Measure H battle brews
PLACERVILLE – El Dorado County Health Alliance officials are now wondering if the county’s other litigious shoe will drop as promised.
The Board of Supervisors voted to pursue a lawsuit against the Alliance’s health initiative at the Aug. 22 meeting, but Alliance Head P.J. LoDuca, said the Alliance has yet to be served.
The board voted to sue the Alliance in order to stop county residents from voting on how $47 million of Master Tobacco Settlement money should be spent.
A week ago, a Superior Court judge denied the county’s request for a writ to stop Measure H from going to voters. The measure, filed by the Builders’ Exchange in April, requests half of the county’s Vehicle License Fees go to road maintenance.
LoDuca said the Exchange’s win and an Orange County health coalition court victory is a good sign the Health Alliance could also be victorious if and when it goes to court.
LoDuca said she’s anxious to see if the board continues with a lawsuit against the Alliance since a Southern California Orange County court decided a similar initiative proposed in its county did not tie the board’s discretionary hands, which is the same argument El Dorado’s Supervisors made.
The initiative promoted by a health coalition in Orange County will be voted on in November. It seeks 80 percent of the tobacco money be designated to health care services.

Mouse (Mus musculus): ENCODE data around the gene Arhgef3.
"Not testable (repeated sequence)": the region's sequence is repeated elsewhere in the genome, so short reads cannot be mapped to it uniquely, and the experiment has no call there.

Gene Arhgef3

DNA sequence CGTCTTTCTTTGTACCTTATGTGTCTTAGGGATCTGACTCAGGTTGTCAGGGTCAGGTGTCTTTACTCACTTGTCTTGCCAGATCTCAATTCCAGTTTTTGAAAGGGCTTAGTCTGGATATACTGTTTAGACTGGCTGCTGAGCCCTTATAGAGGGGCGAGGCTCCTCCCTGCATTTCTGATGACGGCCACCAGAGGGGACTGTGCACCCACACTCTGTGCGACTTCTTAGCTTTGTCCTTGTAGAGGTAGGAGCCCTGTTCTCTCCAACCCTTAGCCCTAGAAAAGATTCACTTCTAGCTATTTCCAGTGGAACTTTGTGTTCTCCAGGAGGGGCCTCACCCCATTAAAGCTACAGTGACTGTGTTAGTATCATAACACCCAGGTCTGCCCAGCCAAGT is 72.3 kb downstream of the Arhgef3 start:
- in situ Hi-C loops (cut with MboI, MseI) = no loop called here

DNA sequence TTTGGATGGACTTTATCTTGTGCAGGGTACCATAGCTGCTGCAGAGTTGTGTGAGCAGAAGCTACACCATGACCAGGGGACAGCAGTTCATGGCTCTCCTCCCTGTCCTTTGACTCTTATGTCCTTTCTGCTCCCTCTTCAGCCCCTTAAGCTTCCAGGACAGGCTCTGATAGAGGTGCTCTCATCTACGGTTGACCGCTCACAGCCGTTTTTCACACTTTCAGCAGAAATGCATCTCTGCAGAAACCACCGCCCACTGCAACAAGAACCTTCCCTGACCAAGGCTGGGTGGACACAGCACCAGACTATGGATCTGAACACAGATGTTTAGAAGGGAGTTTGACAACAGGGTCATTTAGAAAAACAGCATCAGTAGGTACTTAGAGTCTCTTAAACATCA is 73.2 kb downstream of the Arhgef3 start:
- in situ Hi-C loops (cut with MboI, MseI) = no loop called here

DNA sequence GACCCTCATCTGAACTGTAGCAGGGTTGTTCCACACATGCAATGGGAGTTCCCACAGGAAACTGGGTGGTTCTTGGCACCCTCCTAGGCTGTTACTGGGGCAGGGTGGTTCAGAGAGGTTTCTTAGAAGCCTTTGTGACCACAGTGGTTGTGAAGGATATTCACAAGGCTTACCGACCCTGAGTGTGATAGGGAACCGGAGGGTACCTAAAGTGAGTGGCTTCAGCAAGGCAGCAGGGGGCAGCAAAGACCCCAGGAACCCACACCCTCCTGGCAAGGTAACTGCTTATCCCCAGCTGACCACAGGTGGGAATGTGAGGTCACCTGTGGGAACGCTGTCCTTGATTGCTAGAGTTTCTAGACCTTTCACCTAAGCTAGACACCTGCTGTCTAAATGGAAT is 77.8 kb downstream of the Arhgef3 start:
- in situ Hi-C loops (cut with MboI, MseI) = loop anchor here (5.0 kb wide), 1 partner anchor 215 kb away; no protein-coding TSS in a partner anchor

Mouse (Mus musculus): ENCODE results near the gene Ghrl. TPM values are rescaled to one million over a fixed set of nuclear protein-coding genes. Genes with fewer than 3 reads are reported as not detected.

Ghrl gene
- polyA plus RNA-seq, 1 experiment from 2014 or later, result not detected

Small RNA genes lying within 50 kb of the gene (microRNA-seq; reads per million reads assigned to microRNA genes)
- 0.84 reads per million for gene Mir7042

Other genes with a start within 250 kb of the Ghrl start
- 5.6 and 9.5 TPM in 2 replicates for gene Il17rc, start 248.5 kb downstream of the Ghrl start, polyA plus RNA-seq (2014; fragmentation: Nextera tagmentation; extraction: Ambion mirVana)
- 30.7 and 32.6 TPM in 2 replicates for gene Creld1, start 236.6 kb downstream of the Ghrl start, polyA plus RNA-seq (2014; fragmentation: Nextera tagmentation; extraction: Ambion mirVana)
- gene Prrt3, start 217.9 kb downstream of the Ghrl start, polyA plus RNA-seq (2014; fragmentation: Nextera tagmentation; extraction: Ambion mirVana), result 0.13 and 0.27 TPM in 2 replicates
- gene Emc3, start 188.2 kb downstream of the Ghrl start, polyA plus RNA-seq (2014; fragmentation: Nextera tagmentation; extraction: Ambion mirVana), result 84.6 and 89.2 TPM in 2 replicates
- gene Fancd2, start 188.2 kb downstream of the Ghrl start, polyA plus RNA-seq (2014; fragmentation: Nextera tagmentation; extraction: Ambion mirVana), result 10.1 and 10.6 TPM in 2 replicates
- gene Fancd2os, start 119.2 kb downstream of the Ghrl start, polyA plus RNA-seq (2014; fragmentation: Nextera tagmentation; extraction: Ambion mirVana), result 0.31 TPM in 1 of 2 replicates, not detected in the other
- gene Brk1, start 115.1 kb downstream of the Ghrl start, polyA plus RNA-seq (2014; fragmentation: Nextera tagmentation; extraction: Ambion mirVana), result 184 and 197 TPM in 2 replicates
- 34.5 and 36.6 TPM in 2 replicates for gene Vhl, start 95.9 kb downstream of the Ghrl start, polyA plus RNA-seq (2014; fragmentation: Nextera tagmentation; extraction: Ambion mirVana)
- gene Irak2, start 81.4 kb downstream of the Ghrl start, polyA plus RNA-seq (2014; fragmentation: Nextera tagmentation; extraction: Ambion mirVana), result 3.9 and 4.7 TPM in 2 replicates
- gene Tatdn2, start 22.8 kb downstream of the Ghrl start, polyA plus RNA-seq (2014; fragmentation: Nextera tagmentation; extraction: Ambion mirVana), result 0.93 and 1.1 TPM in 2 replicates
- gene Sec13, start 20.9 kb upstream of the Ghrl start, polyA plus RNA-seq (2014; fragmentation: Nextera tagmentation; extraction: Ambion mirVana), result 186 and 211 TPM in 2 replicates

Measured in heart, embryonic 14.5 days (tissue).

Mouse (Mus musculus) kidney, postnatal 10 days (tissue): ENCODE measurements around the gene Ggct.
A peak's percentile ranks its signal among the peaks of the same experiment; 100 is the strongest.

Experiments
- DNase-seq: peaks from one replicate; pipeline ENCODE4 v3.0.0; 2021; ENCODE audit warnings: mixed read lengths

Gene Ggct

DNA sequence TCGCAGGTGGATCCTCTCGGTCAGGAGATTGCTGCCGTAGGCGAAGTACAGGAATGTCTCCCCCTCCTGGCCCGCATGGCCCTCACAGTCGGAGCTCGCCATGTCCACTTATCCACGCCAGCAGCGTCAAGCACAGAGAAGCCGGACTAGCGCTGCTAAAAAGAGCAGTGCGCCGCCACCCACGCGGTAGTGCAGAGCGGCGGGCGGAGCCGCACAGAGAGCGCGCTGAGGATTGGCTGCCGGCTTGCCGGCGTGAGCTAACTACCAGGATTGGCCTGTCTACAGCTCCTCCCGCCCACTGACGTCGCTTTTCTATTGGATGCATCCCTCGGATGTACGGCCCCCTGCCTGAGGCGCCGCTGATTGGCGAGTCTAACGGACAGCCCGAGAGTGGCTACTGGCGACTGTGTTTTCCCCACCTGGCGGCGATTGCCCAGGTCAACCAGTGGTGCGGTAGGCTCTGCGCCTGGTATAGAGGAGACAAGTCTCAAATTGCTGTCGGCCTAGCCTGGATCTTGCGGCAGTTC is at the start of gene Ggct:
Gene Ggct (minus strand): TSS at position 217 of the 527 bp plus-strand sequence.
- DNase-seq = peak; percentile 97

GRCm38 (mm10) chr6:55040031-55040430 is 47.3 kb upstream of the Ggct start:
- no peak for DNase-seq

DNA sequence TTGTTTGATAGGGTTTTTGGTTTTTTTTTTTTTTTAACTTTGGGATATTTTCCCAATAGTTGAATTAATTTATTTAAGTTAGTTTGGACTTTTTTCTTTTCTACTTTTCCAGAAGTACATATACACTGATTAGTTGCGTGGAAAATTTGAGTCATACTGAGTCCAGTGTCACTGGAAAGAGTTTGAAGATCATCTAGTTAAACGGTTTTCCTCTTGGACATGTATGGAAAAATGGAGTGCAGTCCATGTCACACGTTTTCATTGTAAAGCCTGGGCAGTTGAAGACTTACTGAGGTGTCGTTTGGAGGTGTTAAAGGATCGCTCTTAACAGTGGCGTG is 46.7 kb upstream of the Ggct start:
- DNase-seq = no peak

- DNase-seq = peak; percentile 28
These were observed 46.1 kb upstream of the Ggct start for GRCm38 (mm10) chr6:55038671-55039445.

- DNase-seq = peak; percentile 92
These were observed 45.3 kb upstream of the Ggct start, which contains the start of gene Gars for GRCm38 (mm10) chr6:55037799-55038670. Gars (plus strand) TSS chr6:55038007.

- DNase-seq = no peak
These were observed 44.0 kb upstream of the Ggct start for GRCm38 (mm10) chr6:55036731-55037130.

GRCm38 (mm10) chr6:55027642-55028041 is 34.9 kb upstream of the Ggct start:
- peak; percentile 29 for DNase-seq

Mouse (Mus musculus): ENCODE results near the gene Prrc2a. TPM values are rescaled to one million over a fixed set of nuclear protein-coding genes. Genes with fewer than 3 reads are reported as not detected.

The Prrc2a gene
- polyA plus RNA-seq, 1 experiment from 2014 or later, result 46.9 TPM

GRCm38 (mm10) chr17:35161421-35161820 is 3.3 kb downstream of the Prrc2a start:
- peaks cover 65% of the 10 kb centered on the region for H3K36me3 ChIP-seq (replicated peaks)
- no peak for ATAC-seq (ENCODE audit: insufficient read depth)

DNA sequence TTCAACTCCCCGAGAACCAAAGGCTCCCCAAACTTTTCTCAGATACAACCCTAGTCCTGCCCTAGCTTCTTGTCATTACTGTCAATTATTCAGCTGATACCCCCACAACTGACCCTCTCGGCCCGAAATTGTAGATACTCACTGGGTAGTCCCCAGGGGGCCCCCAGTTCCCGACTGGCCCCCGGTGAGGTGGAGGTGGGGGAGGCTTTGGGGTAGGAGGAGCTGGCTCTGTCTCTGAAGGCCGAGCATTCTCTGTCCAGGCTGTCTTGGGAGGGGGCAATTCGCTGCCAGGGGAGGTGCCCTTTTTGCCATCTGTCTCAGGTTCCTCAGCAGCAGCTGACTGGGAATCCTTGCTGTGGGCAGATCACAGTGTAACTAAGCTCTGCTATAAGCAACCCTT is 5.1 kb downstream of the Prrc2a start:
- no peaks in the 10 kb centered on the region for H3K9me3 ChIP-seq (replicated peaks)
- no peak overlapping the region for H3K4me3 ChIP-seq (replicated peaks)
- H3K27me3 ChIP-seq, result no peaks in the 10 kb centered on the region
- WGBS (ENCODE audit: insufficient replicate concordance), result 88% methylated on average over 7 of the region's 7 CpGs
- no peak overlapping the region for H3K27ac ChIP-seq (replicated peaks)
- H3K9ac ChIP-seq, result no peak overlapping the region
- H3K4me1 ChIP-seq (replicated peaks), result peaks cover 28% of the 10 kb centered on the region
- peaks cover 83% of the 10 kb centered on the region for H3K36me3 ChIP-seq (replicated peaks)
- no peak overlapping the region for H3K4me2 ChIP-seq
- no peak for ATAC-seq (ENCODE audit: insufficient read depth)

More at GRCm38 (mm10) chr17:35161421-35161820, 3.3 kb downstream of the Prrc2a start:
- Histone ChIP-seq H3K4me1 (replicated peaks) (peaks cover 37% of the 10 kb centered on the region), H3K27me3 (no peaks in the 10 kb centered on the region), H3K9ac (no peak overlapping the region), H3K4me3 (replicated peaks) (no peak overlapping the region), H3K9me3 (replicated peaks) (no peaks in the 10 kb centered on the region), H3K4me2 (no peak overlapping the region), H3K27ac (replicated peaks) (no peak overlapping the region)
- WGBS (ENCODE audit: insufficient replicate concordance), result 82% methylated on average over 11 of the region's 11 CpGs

“The courts are being very favorable in getting these issues to the voters,” LoDuca said.
County Counsel Lou Green said the county plans to file a lawsuit against the Alliance but that an exact time line has not been developed.
While Alliance members wait for the supervisors to move, LoDuca said the they will continue to educate county residents on why the money needs to go to health care.
“Our intent is to continue to be an alliance of people who are dedicated to health care,” LoDuca said. “We want to get that information out to the residents of this county and to educate the Board of Supervisors.”
The Alliance lost hope of state intervention when Senate Bill 673, proposed by Sen. Martha Escutia, D-Los Angeles, was left on the Senate floor last Friday.
SB 673 essentially died because it was not heard by midnight, the end of the Legislature’s two-year session. Escutia’s office said it will consider rewriting another similar bill for the next session.
“I was optimistic that the bill would pass,” LoDuca said. “I’m shocked, it’s really too bad.”
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